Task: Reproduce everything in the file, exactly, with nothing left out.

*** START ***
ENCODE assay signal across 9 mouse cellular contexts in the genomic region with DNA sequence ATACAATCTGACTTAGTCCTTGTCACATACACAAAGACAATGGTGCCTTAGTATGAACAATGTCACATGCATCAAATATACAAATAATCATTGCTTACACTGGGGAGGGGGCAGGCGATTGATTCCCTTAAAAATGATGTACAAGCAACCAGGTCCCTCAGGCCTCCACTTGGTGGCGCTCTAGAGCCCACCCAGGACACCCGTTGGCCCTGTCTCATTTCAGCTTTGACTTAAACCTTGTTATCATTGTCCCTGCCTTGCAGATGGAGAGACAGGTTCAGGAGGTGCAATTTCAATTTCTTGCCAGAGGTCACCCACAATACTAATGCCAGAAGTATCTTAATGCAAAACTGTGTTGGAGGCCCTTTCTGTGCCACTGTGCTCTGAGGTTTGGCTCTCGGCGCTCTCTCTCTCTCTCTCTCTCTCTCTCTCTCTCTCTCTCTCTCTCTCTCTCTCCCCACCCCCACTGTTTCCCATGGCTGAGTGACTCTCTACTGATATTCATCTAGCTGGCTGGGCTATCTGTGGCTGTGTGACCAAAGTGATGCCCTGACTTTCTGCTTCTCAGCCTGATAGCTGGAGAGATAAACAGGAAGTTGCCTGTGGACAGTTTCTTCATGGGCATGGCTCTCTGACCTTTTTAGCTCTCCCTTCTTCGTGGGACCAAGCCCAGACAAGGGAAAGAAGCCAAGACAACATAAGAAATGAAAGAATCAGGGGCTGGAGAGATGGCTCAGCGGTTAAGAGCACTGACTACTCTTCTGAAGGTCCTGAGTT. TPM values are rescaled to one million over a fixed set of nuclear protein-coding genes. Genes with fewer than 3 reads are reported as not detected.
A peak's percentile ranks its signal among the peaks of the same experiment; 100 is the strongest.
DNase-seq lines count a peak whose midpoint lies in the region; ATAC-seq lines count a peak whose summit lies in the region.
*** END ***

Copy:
ENCODE assay signal across 9 mouse cellular contexts in the genomic region with DNA sequence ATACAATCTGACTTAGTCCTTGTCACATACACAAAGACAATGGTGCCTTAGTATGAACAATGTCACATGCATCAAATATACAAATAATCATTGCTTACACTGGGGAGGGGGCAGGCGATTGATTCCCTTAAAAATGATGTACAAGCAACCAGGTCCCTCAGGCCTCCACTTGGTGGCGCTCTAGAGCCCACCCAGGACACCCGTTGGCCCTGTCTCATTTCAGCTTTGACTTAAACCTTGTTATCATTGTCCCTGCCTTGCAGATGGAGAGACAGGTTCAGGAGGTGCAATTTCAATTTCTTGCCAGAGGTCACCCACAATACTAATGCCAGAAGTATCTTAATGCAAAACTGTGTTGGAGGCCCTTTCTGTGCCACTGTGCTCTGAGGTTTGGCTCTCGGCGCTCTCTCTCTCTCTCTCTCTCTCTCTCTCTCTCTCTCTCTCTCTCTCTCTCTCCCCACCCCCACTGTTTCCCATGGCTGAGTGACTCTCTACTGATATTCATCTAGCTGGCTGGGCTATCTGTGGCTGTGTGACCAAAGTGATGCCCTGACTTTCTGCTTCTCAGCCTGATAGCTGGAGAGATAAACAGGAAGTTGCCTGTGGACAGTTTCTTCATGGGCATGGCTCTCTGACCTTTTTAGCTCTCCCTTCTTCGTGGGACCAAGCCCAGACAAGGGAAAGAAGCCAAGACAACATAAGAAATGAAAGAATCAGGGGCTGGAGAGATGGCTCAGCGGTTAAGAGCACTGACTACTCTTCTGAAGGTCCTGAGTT. TPM values are rescaled to one million over a fixed set of nuclear protein-coding genes. Genes with fewer than 3 reads are reported as not detected.
A peak's percentile ranks its signal among the peaks of the same experiment; 100 is the strongest.
DNase-seq lines count a peak whose midpoint lies in the region; ATAC-seq lines count a peak whose summit lies in the region.